“For me, it just adds a guy I know, who was a very, very good coach in this league and had some great teams,” Adelman said. “It always helps when you have someone you can get input from, who has been there and been through it. Sometimes you say, ‘You have a coach sitting over your shoulder.’ Well, if I’m going to worry about that, I’m in big trouble. If I were 35 years old, I might be thinking about the situation a little differently.
“I’m still going to make the final decision on what goes on with the team, but I want his input, his ideas. He knows the league really well. He knows what it takes to win, and he’ll add the people he feels can do that. He has such a great understanding of the league. He knows what type of players I wanted.”
Saunders signed Martin, who played for Adelman in both Sacramento and Houston, to a four-year contract worth nearly $28 million. Adelman was so pleased by the addition of a legitimately sized (6-7) shooting guard who can make a three-pointer that, according to Martin, he actually hugged Martin after he signed with the team.
Saunders and Adelman also discussed signing free-agent shooting guards J.J. Redick and O.J. Mayo before the Wolves signed Martin.
“All of them could help us,” said Adelman, whose team was last in the league in three-point shooting last season. “Anybody who could make a shot was going to help us. But Kevin I knew so well and I knew he’s going to get you 20 points every time he steps on the floor.”
Martin, it should be noted, didn’t get a hug when the two men saw each other again Monday.
“I think he got mad that I told everybody he gave me a hug,” Martin said about a coach who rarely publicly expresses his emotions, “so he walked right by me today.”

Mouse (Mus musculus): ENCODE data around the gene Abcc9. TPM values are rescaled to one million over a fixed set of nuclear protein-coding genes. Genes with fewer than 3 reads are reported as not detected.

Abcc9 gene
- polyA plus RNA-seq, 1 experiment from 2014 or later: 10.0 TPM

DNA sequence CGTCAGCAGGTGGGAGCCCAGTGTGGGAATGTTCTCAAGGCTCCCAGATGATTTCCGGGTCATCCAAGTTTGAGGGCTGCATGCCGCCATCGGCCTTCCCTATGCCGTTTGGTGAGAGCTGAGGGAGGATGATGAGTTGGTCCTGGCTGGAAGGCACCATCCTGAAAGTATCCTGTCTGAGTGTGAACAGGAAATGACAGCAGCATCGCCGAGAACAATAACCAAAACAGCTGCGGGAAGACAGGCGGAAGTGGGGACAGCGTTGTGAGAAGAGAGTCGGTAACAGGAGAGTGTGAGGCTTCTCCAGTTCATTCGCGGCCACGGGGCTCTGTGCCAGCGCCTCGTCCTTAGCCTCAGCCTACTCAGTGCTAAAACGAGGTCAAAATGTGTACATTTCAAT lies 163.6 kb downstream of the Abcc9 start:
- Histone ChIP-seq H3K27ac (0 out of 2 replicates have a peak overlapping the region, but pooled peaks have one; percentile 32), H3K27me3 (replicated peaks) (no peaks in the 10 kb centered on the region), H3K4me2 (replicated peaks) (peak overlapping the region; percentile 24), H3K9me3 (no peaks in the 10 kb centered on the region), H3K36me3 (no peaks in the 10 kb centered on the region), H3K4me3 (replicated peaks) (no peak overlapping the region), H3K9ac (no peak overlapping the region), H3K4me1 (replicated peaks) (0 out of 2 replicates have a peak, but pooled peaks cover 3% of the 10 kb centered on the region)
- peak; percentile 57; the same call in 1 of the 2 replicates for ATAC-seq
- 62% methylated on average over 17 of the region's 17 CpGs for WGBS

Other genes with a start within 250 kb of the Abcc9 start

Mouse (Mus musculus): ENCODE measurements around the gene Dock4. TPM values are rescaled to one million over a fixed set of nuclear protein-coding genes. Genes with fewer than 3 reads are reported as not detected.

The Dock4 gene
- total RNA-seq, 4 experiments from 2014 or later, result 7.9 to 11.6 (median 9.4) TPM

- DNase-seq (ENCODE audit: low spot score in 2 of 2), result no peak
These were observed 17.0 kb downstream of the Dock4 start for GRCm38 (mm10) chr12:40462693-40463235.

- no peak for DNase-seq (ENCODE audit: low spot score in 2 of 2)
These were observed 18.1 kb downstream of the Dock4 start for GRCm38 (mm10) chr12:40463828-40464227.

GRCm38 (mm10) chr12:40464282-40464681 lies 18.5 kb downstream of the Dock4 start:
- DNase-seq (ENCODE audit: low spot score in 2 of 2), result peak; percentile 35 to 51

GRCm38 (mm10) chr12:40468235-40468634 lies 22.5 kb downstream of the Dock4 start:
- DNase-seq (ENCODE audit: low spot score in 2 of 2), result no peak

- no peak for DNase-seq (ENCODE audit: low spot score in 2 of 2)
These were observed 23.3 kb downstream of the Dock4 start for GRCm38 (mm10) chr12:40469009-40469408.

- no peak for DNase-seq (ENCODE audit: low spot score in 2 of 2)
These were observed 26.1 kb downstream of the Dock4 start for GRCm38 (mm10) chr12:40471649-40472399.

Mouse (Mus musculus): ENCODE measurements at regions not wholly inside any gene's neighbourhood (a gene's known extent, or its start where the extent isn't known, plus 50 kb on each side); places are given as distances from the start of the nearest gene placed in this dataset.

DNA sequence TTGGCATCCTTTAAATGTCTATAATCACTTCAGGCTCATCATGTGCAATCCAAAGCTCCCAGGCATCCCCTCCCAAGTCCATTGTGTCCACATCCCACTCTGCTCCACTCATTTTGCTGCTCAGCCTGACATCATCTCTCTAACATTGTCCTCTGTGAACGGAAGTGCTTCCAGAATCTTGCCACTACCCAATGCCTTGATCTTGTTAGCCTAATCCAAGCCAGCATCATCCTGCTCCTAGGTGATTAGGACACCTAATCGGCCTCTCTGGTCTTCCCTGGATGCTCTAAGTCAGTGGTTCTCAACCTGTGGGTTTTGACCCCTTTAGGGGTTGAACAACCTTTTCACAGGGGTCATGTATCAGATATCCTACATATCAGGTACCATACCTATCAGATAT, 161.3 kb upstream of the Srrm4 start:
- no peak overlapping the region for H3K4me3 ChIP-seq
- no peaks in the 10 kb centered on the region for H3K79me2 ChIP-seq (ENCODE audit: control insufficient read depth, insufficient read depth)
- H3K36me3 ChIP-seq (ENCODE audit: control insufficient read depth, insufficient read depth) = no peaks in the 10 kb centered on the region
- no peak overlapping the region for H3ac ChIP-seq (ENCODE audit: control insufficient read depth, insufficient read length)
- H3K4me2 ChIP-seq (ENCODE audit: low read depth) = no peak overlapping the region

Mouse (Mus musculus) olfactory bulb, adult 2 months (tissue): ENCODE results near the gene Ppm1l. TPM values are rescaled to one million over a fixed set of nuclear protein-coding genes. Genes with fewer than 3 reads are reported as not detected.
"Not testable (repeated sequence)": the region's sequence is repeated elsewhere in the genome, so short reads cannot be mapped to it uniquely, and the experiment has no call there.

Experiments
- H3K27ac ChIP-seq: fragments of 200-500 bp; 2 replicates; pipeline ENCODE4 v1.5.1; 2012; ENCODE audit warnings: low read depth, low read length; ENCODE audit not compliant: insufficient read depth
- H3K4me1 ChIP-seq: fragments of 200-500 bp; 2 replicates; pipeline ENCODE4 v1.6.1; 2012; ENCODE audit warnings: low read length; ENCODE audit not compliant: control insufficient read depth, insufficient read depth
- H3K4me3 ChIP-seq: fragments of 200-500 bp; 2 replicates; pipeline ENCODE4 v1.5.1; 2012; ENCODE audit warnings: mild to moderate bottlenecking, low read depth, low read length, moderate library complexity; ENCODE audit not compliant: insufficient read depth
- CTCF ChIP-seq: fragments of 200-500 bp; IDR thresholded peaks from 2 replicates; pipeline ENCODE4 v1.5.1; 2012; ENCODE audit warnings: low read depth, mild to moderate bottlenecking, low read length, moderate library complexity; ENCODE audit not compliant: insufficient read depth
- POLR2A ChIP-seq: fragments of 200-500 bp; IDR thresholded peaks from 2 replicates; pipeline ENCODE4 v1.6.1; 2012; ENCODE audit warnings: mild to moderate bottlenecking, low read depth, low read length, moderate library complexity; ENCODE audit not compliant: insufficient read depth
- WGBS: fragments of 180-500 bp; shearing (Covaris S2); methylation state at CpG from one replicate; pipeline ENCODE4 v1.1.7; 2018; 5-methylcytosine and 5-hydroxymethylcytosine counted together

Defense the key
Adelman in his remarks with reporters left no doubt that he is encouraged with the offensive possibilities presented by having Rubio and Love healthy for the season’s start, Pekovic re-signed and Martin and Brewer signed, even if Budinger starts the season sidelined by the same left knee that kept him out for four months a year ago. Defensively, the team must replace starting small forward Andrei Kirilenko, who turned down $10 million from the Wolves to play for Brooklyn instead.
Adelman said he intends to ask Love to assume more of a “facilitating” role on a team he believes will be able to run more of his famed “corner” offense than last season’s injury-plagued one that was reduced mostly to running pick-and-roll plays.
“We have the potential to be so much better offensively, a much better-balanced team than we were last year,” Adelman said. “It’s not just adding new people. It’s getting some of your old people back. The biggest thing we’re going to have to address is defensively. It’s the first thing I will tell them. They have to get out of their comfort zone. We have a lot of guys who are known in the league as offensive players, but I think they’re also smart players who realize they have to be better at that end of the court to give us a chance to win.”
Adelman returned to work Monday to start the third season of a four-year contract he signed in 2011 that has options for both sides after this season.
“When I took this job, I felt there were some pieces here and we could turn the thing around,” he said. “Things just happened over the last two years that were out of everybody’s control. Coaching [this season], it’s something I wanted to do. I wanted to finish it.”